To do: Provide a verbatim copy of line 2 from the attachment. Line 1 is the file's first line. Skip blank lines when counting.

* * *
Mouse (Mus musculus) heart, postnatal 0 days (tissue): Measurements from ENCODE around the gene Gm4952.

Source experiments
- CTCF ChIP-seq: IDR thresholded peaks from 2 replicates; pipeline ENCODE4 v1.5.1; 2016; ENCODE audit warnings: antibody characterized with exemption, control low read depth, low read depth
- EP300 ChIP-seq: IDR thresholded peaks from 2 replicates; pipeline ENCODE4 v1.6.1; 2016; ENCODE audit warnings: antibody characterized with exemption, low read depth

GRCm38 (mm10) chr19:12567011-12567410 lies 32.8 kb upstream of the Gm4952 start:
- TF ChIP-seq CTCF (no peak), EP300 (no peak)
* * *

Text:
Source experiments